[webkit-dev] DOM L1 Core tests analysis
curt.arnold at mac.com
Tue Jul 26 12:50:18 PDT 2005
On Jul 25, 2005, at 11:00 PM, Maciej Stachowiak wrote:
> On Jun 22, 2005, at 12:29 PM, Curt Arnold wrote:
>> I was able to drop the self-hosted HTML tests for DOM Level 1 Core
>> into the WebCore/layout-tests directory. The first
>> run created the "-expected.txt" files and on a second run all the
>> tests "succeeded" (in the sense that the response had
>> not changed from the first run). Doing a grep on the expected
>> files for "failure" and "error" identified the following tests
>> which I have added a brief analysis of the cause of the failure.
> Hi Curt,
> I much-belatedly tried dropping in the Level 1 Core tests (at least
> the HTML version) and they seem to do pretty well as layout tests.
> I get 193 success, 45 failure. One thing that concerns me, though,
> is that some of the tests that Safari fails appear to be failed by
> all browsers that I could get my hands on. For example, Mac IE,
> Firefox and Opera all fail this test:
> Every browser I tried failed at least a couple dozen of the tests,
> though not all failed the exact same set.
I haven't seen a browser that has implemented the child nodes of an
attribute node, however it is in the spec and passed by most if not
all XML parsers. The only implementation that I know that passes all
the L1 Core tests is Xerces-J.
I remember working on an update of the results matrix (side-by-side
results from 7-8 Java implementations + IE, Mozilla and Opera), not
sure if I ever finished or posted it. I'll see if I can find what I
did with that since it is helpful to identify what tests are commonly
failed by browsers.
>> Safari seems to have serious issues with the self-hosted XHTML
>> tests which appears to be due to a failure to pick up the entity
>> declarations in the document type declaration, however I haven't
>> tried to track those down. I don't know whether I should expect
>> WebKit to have any support for XHTML.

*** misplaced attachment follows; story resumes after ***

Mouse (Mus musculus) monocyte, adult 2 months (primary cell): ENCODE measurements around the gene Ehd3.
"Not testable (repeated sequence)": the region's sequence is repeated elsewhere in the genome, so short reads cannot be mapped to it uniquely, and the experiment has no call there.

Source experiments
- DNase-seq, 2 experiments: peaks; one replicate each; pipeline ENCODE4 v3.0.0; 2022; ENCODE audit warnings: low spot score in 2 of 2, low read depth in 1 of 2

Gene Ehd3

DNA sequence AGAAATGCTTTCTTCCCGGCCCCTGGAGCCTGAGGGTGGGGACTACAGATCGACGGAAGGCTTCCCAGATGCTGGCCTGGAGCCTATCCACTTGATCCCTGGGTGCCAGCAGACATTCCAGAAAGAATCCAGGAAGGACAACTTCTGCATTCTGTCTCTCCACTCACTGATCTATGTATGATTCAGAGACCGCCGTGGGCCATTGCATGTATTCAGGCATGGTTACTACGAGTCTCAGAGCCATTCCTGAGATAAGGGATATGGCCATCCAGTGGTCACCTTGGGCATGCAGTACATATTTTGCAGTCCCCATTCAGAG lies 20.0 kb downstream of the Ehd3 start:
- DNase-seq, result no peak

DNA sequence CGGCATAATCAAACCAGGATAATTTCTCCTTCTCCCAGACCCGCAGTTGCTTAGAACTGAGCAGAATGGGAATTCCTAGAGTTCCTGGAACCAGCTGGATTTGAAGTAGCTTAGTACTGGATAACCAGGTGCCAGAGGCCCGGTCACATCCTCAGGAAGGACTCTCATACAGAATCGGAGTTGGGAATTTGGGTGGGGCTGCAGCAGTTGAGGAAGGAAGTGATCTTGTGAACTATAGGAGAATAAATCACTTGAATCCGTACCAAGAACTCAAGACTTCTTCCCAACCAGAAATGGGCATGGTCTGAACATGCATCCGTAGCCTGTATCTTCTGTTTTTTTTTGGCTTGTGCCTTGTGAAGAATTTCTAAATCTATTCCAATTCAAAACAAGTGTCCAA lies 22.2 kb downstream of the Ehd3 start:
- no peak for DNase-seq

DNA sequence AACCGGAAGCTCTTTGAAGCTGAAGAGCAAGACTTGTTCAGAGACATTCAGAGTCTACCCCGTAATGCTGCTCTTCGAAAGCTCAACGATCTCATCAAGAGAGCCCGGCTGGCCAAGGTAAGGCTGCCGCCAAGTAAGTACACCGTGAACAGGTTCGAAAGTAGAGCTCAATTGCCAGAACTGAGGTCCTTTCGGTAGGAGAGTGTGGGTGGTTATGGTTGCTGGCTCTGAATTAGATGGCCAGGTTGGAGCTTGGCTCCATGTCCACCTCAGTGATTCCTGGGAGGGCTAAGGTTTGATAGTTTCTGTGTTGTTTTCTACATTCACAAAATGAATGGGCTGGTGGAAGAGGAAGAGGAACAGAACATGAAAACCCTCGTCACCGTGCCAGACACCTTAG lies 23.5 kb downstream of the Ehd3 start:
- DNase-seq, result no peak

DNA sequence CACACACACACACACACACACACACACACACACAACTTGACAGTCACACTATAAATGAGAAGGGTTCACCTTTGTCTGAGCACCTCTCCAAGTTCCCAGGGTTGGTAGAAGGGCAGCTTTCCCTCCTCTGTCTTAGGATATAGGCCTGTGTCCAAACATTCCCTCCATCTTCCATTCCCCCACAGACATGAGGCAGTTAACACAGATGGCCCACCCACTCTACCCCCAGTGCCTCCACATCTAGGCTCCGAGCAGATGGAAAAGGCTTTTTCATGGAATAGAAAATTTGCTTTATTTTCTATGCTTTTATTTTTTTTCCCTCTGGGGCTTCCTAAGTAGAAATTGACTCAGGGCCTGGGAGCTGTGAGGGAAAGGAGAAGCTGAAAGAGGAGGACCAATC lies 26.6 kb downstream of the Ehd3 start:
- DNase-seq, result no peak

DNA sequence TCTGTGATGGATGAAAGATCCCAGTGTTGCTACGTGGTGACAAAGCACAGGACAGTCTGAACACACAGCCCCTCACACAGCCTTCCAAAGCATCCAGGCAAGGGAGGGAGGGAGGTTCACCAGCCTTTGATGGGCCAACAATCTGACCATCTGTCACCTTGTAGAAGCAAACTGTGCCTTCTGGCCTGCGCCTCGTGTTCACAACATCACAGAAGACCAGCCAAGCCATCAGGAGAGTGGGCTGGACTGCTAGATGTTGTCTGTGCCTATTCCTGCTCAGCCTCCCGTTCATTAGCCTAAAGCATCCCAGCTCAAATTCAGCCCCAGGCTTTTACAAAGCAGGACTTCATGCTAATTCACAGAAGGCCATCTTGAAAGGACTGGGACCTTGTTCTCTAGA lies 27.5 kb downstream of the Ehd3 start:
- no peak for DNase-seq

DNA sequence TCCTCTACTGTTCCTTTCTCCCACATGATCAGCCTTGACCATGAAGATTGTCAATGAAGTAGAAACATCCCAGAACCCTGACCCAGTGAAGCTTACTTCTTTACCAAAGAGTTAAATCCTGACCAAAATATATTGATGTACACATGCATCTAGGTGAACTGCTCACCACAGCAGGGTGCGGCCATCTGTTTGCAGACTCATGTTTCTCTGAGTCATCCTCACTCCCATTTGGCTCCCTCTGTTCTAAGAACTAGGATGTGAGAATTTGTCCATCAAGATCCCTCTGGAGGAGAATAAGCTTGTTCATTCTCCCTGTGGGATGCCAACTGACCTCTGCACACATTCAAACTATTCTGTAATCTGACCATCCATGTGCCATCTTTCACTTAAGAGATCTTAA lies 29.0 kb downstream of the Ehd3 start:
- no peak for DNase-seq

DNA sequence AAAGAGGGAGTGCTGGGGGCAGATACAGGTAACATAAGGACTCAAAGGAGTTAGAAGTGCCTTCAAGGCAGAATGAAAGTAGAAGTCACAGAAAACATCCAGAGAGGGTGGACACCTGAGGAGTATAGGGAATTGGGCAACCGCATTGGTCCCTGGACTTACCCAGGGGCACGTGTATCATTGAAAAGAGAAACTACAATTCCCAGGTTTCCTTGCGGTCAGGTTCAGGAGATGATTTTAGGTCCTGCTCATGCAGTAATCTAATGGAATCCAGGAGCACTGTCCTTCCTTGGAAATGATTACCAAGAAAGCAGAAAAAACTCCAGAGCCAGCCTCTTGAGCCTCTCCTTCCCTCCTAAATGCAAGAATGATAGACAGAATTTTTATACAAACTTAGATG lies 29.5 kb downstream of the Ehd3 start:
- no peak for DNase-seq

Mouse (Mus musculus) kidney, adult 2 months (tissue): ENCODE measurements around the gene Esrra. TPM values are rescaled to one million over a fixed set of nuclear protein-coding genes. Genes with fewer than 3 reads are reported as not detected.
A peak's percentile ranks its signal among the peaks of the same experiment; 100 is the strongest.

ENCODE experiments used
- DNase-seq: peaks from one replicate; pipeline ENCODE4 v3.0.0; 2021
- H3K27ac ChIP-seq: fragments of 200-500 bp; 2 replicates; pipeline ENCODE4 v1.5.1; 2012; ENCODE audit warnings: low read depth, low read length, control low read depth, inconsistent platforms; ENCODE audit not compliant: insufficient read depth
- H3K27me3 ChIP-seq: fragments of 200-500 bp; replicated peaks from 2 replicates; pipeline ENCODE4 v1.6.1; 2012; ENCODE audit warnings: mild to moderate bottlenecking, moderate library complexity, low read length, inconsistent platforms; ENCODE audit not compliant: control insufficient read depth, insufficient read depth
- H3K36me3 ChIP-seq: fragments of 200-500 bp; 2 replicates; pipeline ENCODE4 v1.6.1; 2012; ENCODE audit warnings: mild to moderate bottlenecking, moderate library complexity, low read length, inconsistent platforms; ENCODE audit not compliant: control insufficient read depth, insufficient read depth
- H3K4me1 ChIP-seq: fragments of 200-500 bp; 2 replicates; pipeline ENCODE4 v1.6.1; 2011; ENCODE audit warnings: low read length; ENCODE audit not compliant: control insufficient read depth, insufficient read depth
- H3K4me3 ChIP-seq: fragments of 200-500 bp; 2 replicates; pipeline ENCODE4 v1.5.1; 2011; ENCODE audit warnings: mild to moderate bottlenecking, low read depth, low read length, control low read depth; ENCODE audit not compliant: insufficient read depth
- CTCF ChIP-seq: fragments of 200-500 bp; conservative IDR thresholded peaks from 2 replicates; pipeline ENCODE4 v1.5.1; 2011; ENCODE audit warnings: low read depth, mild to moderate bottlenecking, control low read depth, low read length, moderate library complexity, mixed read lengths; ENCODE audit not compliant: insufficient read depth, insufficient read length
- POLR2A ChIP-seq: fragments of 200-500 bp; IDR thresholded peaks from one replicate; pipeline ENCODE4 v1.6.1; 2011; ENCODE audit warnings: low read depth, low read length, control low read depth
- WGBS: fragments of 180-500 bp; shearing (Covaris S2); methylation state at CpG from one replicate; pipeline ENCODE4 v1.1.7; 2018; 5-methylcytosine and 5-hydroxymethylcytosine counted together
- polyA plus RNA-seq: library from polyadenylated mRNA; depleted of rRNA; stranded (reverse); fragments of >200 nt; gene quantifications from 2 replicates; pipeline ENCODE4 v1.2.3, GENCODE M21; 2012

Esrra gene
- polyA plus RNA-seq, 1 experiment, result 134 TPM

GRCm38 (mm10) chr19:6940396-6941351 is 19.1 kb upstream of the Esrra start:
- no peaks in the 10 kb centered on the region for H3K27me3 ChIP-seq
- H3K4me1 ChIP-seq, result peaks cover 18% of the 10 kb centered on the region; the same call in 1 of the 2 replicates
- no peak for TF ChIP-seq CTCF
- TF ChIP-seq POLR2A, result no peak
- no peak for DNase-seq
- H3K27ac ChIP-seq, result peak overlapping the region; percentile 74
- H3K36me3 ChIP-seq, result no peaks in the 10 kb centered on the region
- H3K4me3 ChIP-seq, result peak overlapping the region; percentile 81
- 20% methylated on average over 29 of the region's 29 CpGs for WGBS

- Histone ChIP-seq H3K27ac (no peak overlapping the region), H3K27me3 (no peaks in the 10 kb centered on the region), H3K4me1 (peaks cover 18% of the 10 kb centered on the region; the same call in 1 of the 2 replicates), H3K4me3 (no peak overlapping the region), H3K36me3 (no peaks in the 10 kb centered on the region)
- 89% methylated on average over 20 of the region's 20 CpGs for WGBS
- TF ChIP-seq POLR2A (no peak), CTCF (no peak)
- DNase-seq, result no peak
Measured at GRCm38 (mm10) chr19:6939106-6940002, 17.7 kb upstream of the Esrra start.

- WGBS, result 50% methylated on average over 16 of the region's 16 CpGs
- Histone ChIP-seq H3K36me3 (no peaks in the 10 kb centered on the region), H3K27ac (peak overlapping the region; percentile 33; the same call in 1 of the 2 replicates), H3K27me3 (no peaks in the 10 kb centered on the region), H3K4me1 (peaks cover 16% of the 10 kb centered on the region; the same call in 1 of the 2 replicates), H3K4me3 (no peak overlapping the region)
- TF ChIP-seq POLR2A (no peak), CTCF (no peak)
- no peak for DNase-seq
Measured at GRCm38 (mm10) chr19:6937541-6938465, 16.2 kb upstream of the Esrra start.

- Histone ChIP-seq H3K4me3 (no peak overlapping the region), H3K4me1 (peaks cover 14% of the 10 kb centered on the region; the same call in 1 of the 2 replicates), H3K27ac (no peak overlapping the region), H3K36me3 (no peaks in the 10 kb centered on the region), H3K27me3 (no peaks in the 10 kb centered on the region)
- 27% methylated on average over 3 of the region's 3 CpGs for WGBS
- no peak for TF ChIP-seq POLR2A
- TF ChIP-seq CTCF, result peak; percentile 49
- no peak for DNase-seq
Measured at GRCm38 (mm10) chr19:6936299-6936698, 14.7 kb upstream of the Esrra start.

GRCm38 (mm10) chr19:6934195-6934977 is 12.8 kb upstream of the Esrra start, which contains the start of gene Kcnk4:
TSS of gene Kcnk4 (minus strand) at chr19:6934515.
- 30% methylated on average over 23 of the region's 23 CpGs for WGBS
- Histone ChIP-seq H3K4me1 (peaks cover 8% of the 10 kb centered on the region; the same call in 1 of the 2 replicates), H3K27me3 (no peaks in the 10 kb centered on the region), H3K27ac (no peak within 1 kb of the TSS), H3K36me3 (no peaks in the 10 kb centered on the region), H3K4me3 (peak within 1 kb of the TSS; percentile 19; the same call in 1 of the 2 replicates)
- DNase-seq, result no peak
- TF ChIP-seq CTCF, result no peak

> It does have support, but we don't really do entities.
Would you care to point me to the XHTML parsing code?
>> Manipulation of attributes and attribute child nodes appears to be
>> the most significant problem area, however these are problem areas
>> for many implementations. The apparent lack of an implementation
>> for Document.cloneNode causes all of the multi-document tests the
>> self-tests implementation depends on that method to create the
>> second document.
> That sounds like a serious problem - is there any way to change the
> tests to get a second document in a more portable way? Perhaps they
> could use a frame to hold a second document. The spec says that
> behavior of cloneNode() on a Document is implementation-dependent,
> and no browser supports it, so it seems like a bad idea to rely on it.
The "abstract" test (that is the XML document that defines the test)
does not specify how the two documents are to be obtained. The
transformation of the abstract test for JSUnit-hosted framework use
two IFRAME elements to provide the two documents and would not
attempt to use cloneNode to obtain the second document. The self-
hosted production are more constrained since they attempt to modify
the test document so it also contains the test script and the test
framework with the minimal disturbance to the test document. The
cloneNode was an expedient way to get the self-hosted tests running
on SVG (where cloneNode is generally supported).
It may be possible to modify the self-hosted framework to do a brute-
force copy. I think that would be easier than trying to insert an
additional IFRAME into the test document without messing things up.
I'll investigate and see if I can't come up with something.
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